Either the other penthouse unit is wildly (65 percent!) overpriced or the buyer of this unit will be getting a steal, if they manage to close on it for the current asking.

  3. Gah, the decor.

    I remember the Marisa Meyer purchase in this building when it opened. I have always found these “luxury residence towers” around Yerba Buena Gardens to be an odd offering. I guess if you want a pied-à-terre in a building with a staff and a doorman, you could do worse. But this is such a charmless part of town to spend your time in. Why not one of the more distinguished towers in Russian Hill, Nob Hill, or Pacific Heights. Better views, more charm.

    What’s the plus of this building, exactly?

    1. This building offers a 20,000-square-foot amenity area, including wine cellar and auditorium to special presentations to building owners/residents. If this sort of thing is important to you, then there is nothing comparable in Russian Hill or Pacific Heights. Also, if you can’t stand the idea of living in an architectural masterpiece built 100 years ago, this building is for you. Some people want to live in the newest/shiniest.

      I think the decline in price has a lot to do with a $100MM solution to their structural issues, which might or might not fix the problem.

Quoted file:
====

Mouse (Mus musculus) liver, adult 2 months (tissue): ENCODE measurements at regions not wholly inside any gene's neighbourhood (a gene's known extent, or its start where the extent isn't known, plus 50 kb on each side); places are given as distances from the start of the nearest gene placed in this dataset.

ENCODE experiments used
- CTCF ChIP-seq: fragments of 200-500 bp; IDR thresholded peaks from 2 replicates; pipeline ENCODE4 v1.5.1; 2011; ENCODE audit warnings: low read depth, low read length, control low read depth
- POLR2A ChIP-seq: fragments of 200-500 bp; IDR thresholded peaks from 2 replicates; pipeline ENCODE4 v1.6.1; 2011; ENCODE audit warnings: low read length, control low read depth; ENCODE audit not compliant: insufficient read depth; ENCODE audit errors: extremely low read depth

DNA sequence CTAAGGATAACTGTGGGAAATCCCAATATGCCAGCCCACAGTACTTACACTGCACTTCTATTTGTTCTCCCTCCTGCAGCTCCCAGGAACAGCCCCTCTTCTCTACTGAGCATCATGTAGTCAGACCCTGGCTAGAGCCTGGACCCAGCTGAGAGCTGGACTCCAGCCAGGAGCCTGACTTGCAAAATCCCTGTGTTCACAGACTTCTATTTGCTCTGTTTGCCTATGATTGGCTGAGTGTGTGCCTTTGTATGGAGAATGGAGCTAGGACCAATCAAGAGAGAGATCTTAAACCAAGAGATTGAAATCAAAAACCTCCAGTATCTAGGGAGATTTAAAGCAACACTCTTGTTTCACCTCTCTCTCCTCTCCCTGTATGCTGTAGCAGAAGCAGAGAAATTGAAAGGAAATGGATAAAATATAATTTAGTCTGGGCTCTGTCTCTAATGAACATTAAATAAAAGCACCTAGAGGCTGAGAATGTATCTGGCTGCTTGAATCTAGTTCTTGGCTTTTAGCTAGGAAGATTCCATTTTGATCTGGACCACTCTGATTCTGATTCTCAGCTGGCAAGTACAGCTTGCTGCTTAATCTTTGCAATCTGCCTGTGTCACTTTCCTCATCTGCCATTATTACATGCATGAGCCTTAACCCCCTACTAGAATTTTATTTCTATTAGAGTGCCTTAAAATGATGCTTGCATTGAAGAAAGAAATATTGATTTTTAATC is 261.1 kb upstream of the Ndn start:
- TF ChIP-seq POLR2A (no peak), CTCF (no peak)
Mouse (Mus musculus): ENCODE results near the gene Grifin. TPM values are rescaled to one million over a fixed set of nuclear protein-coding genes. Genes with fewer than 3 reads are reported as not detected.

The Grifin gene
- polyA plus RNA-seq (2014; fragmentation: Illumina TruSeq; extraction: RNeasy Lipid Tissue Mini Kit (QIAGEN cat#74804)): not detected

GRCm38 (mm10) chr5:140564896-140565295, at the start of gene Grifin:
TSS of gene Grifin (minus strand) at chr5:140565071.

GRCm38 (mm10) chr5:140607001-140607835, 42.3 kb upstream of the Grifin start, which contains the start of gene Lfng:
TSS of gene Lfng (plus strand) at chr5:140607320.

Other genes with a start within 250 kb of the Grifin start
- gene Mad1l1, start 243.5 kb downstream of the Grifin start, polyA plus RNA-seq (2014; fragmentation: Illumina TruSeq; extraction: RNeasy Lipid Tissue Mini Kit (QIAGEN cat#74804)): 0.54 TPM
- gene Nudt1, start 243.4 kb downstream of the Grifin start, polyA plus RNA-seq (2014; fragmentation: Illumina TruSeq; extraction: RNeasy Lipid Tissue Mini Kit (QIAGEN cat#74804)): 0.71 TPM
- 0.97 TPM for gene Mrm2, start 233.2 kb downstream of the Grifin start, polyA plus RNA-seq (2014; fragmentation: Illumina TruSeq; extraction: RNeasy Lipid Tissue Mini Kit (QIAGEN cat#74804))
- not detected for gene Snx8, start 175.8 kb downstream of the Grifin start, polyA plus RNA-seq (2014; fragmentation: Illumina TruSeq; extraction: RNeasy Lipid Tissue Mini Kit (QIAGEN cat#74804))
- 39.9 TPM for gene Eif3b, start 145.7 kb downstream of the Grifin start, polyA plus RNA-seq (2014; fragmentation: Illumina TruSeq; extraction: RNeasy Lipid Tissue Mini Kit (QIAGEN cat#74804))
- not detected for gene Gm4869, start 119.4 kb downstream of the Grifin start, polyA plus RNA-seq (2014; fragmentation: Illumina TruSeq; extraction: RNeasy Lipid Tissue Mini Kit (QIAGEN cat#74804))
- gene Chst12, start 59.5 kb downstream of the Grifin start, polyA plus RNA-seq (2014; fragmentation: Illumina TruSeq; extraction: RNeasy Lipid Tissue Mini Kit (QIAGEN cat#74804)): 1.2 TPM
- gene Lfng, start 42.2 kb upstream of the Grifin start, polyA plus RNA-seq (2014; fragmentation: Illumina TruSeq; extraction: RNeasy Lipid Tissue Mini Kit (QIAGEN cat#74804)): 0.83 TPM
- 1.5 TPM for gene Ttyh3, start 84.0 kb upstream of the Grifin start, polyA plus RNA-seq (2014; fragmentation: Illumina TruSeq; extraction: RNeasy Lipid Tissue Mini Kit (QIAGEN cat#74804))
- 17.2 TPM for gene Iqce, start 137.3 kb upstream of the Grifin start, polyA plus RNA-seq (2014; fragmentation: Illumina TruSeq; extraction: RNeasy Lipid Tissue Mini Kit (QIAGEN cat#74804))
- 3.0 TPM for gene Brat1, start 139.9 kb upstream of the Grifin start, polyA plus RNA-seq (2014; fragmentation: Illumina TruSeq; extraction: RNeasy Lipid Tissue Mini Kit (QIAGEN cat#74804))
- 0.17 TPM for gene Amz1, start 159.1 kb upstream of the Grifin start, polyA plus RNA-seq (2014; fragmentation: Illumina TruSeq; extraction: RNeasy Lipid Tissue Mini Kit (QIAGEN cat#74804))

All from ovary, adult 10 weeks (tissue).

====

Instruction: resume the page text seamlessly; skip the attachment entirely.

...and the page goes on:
I’m trying to figure out why the two bedrooms on the lower left have their own entrance. Is that for Airbnb?

      1. I think the decline in price has a lot to do with a $100MM solution to their structural issues, which might or might not fix the problem.
        Are you confusing this place with the Millenium ?? (Or are structural issues the latest must have ammenity)

    2. One plus might be that it’s much more accessible to Silicon Valley. Not enough for me to want to spend millions of dollars to live there, but it sets it apart from the more northern neighborhoods.

  4. The bath adjacent to the “primary bedroom” – which I would think would make it the “primary bath” – has only one sink.
    O M G !! Is that even legal ?? Maybe, but still, it has to knock a million or two off the price.

    1. It’s a bird
      It’s a plane
      It’s a supercolumn.
      (Whether the controls to Oz are built in you’ll not find out unless you buy)

  5. That floor plan…talk about labyrinth.
    Imagine making your way from the primary bedroom to the breakfast room in the morning. Let’s see…through one hall – then through another curved hall – pass through the foyer – then another hall – a little vestibule – then through the dining room – another hall – through the kitchen and finally to the breakfast room…Opps, I left my cell phone on the nightstand

    1. According to commenters on this site who apparently are in the S.F. real estate “game” one of the target markets for units of this type are “clients in Asia”, who presumably aren’t as aware of the day-to-day conditions on Market St. except for what they hear on their local news. That commenter didn’t indicate what Asian country said clients were buying from, but if those clients were PRC princelings trying to squirrel their ill-gotten gains away from prying eyes of Chairman Xi Jinping’s ongoing anti-corruption campaigns, they don’t really care about what Market St. is like, they’re only interested in the asset and whether it will retain it’s value.